Palm reading is thought to originate in India over 4,000 years ago, but spread
throughout Europe and Asia so long ago that its origins are literally lost in time.
Alexander the Great was introduced to it by his childhood tutor, Aristotle, and is
supposed to have been an enthusiastic proponent of it. He reportedly analyzed the palms of his generals, but oddly, he never caught on that his lifeline must have been alarmingly short compared to theirs. Otherwise he might have kept his empire past the age of thirty two. Today you will find palm readers at fairs and street festivals, in booths at new age shops, and even with brick and mortar businesses of their very own. If you are curious and don’t mind parting with a few bucks, you and your kid can try one out in your home town. But why do that when you can learn a few of the tricks yourself and test it out? This week’s pseudoscience experiment is to test palm reading!
It turns out that there really are “rules” to palm reading. Below are a few. While you read the instructions below look at your own hand and read the lines on it. It is amazing how compelling it gets…
- Start by looking at the dominant hand. It reveals what is going on in the person’s life right now, while the other hand reveals inherited traits. So if there is anything bad on the non-dominant hand of your kid you can blame yourself. If there are big differences between the hands that means the person has worked hard to change themselves.
- The horizontal lines should be read from the thumb across, and vertical lines from the wrist up. The topmost line on the hand is the “heart line.” If it is close to the fingers it shows that the person is passionate, sometimes jealous and angry. If the line curves up, they are affectionate. If it goes straight across they keep tight control of their emotions. If there are breaks in the heart line the person has experienced heartbreak.
- The next line down on the hand is the “head line.” If the line is straight across then the person is no-nonsense. If it is curvy the person tends to daydream. If it curves down toward the wrist the person is creative.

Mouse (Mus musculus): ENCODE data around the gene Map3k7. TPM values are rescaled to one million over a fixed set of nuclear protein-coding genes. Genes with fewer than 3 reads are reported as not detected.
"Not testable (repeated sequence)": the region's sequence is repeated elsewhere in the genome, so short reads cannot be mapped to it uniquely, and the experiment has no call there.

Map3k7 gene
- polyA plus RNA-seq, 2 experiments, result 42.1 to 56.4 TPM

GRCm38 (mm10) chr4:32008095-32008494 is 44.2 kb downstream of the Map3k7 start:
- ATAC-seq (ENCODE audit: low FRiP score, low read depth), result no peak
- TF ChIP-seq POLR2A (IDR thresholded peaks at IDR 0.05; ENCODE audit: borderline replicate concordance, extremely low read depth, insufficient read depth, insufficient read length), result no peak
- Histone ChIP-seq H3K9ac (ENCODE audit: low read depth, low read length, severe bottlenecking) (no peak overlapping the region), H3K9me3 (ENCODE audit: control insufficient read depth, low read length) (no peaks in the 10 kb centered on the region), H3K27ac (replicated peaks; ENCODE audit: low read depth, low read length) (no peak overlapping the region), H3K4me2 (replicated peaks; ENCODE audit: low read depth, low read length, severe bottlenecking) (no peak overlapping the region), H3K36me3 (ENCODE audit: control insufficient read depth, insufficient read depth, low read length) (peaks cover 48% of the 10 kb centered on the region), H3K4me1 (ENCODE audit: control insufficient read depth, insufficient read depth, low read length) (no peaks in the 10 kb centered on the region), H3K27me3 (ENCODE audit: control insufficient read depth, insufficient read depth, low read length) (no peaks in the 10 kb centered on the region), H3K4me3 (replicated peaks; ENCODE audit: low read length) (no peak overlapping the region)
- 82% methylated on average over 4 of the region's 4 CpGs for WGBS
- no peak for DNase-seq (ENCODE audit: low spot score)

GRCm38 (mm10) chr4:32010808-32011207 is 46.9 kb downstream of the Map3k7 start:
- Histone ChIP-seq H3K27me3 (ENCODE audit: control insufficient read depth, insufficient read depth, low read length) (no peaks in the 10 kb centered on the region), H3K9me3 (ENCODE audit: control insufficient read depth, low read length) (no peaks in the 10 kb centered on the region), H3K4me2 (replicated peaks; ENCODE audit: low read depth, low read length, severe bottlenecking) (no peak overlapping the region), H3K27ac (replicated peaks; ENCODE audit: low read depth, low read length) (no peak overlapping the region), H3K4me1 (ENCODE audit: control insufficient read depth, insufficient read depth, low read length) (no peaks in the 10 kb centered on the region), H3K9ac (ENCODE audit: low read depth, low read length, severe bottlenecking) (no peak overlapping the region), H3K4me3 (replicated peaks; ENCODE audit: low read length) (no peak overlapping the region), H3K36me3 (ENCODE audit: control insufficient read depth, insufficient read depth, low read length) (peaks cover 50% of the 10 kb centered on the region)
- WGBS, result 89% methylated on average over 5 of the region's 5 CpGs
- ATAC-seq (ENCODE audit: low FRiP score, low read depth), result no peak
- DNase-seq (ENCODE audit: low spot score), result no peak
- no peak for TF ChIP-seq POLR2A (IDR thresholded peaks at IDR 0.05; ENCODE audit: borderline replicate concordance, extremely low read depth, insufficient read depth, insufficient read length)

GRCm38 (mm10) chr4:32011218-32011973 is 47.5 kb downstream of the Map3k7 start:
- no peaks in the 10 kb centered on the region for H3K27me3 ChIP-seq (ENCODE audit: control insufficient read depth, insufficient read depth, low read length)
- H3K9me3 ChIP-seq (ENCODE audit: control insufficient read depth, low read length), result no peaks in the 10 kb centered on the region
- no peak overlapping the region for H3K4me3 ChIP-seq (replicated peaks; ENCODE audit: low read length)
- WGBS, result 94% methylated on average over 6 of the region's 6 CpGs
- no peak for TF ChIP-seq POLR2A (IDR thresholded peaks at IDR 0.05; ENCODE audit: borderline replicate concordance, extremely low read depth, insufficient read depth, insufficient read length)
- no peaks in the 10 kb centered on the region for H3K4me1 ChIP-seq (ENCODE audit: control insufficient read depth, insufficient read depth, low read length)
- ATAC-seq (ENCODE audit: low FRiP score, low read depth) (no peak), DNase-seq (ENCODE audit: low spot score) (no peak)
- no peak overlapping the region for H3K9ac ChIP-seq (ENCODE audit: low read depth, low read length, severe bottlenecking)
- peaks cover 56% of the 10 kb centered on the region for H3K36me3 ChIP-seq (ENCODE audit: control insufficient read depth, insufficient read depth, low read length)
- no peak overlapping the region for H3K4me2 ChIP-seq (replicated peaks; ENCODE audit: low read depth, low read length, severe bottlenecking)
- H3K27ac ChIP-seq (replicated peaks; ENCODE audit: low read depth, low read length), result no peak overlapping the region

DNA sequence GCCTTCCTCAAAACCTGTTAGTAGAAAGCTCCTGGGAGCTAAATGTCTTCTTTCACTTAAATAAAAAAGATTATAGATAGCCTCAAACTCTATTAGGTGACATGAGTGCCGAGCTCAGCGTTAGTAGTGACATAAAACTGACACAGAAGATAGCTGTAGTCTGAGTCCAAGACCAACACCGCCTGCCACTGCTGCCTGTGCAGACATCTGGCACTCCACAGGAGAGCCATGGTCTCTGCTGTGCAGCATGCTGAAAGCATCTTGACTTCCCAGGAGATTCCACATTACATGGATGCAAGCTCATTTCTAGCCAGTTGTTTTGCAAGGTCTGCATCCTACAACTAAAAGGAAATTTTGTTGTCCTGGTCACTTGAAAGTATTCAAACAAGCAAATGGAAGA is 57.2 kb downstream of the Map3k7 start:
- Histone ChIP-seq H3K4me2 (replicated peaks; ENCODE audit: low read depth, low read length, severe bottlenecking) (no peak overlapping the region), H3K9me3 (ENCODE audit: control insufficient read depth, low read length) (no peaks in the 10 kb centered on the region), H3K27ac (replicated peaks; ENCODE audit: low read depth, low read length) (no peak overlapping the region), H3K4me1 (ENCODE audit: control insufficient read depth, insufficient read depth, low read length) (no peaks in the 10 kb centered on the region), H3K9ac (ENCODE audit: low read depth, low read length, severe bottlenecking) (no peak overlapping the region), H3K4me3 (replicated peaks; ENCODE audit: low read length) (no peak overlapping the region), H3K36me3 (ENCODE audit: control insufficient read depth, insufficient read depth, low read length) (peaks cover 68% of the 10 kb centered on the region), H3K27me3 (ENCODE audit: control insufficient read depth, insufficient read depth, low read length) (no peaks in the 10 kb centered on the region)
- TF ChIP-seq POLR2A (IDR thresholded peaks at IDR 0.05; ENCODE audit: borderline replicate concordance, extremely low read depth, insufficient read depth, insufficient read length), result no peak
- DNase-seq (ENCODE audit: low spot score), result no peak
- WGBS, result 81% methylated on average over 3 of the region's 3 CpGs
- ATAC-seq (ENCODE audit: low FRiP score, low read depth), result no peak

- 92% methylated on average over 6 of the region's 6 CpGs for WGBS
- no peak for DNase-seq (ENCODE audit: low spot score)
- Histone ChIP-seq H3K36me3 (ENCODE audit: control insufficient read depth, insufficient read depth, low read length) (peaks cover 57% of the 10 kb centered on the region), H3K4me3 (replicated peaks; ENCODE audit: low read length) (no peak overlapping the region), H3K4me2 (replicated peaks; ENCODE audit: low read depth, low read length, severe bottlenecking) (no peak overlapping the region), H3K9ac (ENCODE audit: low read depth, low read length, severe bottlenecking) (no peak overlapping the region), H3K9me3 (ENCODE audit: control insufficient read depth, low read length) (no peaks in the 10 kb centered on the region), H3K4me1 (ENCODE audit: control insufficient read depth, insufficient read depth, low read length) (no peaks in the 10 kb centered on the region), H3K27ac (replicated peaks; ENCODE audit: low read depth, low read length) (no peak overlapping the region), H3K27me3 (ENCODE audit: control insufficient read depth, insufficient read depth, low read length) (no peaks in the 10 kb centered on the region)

- The next line down is the line that curves from the wrist to the space just above the thumb. This is the famous life line. If it is deep that means the person has ambition. If it is shallow they like to go with the flow.
While reading your own palm didn’t you feel a twinge of recognition? Weren’t
there moments when it seemed accurate? It did for me. Here is the trick of palm
reading: every description works. We are complicated creatures. Every label you can give whether it is passionate, jealous, angry, affectionate, controlled, heartbroken, no-nonsense, daydreamy, creative, ambitious, or easy going, is an accurate description of each of us at many times in our lives. If you say someone is jealous and passionate, they will remember a time when they were, and agree with you. Say the opposite, that they are controlled and disciplined, and they will remember a time when that description applied, and agree with you. If the person having their palm read wants to believe then it is easy for them to find evidence to do so. Palm readers rely on the desire to believe in order for their descriptions to work. It is the confirmation bias that is primarily at work in palm reading, along with some of the Barnum effect.
To test palm reading, try this experiment: Read your child’s palm using the guidelines above, but reverse all of them. For example, if the heart line is close to the fingers say they are calm. If the headline is curvy then say they are no-nonsense. Give them the opposite reading and see what they say. I recommend really hamming it up and acting like you are tuning in to the spirit-world! Make it fun. Since the Barnum effect is at work, the description you give, any description, will work. Then explain what you did and why it worked. Teach them how to read the lines and have them try it both ways with you – it works either way!